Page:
Minister questions Taliban’s Sharia
ISLAMABAD: Lashing out at Pakistani Taliban for slaughtering 23 paramilitary personnel, Information Minister Pervez Rashid on Wednesday questioned whether the militants’ action was in accordance with the Islamic Sharia.
Speaking to media representatives, he criticized the Tehreek-i-Taliban Pakistan (TTP) leadership for the inhuman killing of the captive Frontier Cops (FC) soldiers.
“People favouring enforcement of Sharia should tell what treatment captives deserve according to the Sharia …… and the treatment those (FC men) received was in accordance with the Islamic laws or not,” he questioned.
The minister said that TTP’s central spokesman Shahidullah Shahid should have conveyed their reservations to the negotiating team they formed. “But, they didn’t do it and firstly attacked policemen in Karachi and then killed FC personnel,” he added.
Taking a strong stand against the home grown militants, he said the government also has reservations which the Taliban must address first.
Referring to the 1971’s war against India, Rashid said, “Even our rival country treated our 90,000 war captives in accordance with the Geneva Convention.” “Did they (Indians) behead even a single Pakistani soldier,” he questioned.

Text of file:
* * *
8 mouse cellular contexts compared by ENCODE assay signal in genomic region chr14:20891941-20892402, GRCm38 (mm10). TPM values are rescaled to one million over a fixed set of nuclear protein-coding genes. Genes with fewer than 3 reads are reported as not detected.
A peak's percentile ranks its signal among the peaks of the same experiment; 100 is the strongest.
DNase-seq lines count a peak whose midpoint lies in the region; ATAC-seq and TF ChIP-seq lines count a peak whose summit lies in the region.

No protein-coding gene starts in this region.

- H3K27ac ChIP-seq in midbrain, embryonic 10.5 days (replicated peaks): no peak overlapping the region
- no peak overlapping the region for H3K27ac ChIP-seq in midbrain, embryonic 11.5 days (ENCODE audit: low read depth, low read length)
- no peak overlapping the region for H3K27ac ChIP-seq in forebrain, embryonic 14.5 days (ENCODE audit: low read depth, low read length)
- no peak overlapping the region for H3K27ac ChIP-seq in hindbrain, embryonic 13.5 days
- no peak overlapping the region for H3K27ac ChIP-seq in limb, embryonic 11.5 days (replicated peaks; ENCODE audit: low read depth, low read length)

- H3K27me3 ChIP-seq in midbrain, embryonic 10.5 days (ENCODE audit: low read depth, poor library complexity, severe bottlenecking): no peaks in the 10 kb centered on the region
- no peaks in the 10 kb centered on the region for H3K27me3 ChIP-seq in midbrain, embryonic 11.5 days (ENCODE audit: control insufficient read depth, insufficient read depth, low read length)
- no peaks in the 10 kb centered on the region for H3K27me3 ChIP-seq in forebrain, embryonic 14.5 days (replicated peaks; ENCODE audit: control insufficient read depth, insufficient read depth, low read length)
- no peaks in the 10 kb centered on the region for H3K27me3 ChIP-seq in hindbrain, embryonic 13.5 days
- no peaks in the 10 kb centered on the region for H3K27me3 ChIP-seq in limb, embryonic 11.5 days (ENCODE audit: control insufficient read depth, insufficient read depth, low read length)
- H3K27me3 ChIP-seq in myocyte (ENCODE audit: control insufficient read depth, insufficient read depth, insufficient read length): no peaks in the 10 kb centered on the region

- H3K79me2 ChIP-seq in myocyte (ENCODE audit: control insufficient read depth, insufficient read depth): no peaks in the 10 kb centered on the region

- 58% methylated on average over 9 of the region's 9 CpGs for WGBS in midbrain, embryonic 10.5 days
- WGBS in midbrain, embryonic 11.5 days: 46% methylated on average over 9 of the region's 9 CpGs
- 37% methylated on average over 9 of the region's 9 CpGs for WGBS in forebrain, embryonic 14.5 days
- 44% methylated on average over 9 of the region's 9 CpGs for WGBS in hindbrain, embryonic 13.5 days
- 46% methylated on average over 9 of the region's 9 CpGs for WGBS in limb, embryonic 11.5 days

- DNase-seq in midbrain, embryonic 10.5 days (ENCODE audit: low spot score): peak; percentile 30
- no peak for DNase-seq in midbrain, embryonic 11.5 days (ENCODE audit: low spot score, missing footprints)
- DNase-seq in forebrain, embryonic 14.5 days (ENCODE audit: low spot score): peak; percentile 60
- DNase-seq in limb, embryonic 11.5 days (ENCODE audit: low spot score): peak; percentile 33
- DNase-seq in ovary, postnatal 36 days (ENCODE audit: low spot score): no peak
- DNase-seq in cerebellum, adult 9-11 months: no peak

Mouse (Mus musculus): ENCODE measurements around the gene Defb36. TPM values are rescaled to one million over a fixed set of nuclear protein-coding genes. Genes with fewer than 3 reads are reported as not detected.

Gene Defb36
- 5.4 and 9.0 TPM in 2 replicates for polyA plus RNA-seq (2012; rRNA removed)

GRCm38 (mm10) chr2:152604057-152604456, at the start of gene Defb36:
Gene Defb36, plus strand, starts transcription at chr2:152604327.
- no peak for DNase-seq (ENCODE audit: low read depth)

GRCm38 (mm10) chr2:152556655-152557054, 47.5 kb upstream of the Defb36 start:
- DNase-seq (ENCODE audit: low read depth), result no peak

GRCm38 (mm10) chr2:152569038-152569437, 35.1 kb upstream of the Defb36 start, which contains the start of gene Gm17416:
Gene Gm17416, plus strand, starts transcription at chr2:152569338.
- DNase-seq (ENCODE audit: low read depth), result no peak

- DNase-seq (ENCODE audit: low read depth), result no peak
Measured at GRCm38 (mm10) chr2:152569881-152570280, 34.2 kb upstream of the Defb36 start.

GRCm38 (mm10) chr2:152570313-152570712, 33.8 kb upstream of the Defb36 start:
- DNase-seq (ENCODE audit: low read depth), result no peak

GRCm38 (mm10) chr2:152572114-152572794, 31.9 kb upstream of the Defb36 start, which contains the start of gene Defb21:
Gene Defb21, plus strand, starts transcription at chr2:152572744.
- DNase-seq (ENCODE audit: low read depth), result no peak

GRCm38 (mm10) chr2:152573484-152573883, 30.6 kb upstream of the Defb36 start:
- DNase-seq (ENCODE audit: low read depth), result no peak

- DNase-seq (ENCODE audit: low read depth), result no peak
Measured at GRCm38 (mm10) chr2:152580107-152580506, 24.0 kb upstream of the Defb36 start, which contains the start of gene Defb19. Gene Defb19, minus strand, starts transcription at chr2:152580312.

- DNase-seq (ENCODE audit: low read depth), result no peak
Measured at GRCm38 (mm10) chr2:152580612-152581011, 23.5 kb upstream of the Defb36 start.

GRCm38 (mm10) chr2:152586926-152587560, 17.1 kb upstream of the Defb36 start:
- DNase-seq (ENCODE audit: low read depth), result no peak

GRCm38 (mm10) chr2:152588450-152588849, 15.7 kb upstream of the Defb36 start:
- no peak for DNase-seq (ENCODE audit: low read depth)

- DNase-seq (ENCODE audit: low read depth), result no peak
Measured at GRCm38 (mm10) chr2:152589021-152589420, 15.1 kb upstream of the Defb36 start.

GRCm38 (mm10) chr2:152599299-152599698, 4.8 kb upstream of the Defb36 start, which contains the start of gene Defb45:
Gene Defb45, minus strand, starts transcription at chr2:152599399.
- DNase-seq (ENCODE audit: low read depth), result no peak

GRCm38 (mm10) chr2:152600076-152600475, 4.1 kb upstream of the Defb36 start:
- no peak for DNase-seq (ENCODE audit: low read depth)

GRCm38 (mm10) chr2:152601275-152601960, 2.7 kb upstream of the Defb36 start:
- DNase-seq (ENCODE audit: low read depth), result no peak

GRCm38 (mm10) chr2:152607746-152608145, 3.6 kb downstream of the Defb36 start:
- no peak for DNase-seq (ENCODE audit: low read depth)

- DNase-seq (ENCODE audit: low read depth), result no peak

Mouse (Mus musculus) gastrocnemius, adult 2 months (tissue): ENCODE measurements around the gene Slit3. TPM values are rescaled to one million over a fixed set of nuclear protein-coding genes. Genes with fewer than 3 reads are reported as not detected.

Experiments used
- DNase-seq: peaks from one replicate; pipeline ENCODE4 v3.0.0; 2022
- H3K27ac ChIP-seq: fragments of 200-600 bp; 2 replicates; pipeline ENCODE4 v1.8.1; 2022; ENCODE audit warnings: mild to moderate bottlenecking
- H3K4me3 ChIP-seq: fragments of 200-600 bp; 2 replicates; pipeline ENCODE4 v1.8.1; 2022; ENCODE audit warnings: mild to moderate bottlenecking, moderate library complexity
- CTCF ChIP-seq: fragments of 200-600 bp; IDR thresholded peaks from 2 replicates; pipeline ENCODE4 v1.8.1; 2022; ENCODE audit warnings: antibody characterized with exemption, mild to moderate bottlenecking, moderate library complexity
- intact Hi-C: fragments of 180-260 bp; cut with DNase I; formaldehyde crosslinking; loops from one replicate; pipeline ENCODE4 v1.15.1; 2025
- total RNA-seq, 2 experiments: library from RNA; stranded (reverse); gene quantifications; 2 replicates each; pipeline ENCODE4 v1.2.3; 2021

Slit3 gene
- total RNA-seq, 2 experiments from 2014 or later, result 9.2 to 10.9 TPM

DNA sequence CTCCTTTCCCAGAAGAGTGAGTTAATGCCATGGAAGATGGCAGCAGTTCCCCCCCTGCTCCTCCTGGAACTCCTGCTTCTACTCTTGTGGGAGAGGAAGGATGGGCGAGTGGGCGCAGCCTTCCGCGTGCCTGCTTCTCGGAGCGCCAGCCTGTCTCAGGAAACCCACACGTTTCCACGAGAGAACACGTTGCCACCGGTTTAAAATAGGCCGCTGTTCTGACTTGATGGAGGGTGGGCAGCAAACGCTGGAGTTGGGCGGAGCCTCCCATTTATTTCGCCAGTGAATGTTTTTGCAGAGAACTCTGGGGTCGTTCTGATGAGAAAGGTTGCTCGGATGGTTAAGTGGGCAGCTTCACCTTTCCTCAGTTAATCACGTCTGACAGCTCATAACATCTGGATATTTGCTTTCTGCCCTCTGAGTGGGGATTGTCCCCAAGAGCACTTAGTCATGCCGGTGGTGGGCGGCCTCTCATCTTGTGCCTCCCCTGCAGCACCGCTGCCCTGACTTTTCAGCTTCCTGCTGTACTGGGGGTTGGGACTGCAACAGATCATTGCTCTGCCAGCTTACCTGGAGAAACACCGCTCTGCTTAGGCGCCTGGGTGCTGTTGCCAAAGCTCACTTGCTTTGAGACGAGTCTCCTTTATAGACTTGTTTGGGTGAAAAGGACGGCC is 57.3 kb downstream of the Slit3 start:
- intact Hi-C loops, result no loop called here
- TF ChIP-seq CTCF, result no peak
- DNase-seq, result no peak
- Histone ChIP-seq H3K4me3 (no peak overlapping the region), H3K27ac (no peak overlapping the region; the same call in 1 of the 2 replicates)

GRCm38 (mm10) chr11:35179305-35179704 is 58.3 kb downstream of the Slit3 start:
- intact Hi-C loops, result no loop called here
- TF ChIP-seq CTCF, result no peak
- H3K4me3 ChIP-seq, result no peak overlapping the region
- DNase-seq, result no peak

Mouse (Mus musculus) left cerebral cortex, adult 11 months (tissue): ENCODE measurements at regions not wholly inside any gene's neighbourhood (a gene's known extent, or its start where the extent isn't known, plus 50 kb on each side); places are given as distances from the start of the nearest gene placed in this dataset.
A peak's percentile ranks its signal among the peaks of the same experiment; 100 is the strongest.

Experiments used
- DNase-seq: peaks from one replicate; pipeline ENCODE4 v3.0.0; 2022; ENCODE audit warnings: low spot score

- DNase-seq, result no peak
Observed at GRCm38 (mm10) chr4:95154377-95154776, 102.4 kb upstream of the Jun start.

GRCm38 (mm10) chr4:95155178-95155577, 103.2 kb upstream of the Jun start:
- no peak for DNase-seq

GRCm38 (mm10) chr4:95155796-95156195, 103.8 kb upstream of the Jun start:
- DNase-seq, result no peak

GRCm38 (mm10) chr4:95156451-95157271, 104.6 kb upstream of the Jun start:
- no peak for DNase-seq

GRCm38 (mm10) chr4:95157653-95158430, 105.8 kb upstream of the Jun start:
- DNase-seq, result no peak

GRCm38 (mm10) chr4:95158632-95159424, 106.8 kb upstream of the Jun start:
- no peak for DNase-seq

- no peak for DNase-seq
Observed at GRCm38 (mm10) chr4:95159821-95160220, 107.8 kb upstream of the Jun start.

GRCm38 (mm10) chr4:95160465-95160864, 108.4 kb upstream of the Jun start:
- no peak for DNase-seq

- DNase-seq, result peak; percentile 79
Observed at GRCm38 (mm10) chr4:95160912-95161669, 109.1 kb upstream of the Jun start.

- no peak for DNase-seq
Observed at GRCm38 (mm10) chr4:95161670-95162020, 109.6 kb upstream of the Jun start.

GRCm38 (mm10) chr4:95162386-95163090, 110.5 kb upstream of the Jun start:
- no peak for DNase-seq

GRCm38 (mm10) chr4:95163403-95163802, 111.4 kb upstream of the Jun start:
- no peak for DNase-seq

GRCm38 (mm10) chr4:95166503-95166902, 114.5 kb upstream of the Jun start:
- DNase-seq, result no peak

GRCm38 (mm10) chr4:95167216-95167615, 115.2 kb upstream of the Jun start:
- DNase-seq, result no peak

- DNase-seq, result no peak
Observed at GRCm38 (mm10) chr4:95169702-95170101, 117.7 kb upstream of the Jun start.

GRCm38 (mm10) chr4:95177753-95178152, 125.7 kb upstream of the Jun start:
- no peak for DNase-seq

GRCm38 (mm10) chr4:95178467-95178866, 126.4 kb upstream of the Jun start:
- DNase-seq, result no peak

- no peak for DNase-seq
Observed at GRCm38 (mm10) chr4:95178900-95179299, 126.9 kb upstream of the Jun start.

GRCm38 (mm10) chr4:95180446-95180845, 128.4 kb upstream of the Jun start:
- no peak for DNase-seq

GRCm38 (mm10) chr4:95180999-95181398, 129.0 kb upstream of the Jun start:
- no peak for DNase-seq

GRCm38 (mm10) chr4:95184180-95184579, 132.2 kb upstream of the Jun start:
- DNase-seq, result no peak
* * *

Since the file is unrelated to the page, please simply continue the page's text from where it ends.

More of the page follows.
Read more » DAWN
Legendary Indian freedom fighter Bhagat Singh’s ancestral house, school and his village in Punjab Province in Pakistan will be restored for Rs 80 million. “We have allocated Rs 80 million for restoration of the house and school of Indian [Indo-Pak] Independence war hero Bhagat Singh. The amount will also be spent for the upliftment of Singh’s village, where clean drinking water is not available and drainage system is in a bad shape,” Faisalabad District Coordination Officer Noorul Amin Mengal told PTI.
Mengal said that people in Faisalabad “take pride in the fact that Bhagat Singh was the son of their soil” and want the place to be known as “the town of Bhagat Singh”. The celebrated revolutionary was born September 28, 1907 at Bangay village, Jaranwala Tehsil in the Faisalabad (then Lyallpur) district of the Province. Singh’s village, Bangay, some 150 kilometres from Lahore, would also become a tourist attraction for people, especially Indians, once his house is restored by this year end, he added.
“Singh’s village is just 35 kilometres from Nankana Sahib. It could be another point of attraction for the Sikh pilgrims,” he said. The government has also planned to shift Singh’s belongings from Faisalabad Museum and Library to his house, he added.
Read more » The Indian Express